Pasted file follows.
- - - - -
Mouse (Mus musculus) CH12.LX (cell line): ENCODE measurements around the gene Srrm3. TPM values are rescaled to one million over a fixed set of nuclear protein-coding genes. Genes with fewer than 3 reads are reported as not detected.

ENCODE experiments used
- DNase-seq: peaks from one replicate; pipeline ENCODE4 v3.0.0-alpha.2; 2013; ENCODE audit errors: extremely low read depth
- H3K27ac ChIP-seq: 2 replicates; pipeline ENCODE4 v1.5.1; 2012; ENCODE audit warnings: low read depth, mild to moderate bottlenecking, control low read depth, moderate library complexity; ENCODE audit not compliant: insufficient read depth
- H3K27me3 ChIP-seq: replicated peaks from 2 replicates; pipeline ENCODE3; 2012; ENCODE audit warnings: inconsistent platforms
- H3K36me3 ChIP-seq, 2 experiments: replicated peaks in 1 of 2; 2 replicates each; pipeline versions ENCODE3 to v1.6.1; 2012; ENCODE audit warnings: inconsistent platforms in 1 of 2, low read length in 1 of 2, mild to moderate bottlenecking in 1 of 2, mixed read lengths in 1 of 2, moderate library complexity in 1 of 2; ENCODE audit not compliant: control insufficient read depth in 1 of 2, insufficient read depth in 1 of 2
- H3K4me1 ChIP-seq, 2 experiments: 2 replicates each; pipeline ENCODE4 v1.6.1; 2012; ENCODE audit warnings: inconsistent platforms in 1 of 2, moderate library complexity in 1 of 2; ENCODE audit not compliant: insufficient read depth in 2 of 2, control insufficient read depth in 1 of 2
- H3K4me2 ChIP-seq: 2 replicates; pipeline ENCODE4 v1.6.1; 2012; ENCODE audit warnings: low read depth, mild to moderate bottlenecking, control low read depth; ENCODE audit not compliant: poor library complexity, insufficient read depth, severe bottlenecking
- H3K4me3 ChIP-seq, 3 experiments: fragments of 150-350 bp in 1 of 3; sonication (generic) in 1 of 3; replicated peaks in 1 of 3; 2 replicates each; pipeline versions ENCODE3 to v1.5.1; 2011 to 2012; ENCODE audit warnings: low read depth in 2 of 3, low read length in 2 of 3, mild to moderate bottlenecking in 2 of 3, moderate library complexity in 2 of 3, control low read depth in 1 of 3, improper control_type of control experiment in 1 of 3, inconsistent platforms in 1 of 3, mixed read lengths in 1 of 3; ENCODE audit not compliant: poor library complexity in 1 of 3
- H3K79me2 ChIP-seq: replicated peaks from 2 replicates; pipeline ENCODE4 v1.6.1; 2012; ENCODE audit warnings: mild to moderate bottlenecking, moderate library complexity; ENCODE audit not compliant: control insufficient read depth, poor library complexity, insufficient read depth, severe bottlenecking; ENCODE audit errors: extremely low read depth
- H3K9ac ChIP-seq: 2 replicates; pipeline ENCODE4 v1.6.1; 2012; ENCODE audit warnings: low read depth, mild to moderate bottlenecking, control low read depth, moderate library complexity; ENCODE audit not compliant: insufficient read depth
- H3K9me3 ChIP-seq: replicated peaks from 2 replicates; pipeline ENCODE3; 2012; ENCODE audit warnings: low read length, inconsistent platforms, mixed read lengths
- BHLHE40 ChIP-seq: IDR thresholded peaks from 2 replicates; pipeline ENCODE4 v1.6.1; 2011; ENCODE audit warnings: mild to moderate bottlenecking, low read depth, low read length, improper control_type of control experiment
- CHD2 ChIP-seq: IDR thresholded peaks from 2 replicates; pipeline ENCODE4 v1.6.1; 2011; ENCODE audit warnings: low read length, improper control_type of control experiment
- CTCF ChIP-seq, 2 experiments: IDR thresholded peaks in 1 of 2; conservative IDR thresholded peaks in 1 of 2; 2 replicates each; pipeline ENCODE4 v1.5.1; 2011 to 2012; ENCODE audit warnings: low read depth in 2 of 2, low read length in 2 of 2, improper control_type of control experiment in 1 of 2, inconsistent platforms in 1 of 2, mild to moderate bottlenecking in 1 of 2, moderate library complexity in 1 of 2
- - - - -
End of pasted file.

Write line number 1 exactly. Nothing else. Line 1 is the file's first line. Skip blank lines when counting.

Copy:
Mouse (Mus musculus) CH12.LX (cell line): ENCODE measurements around the gene Srrm3. TPM values are rescaled to one million over a fixed set of nuclear protein-coding genes. Genes with fewer than 3 reads are reported as not detected.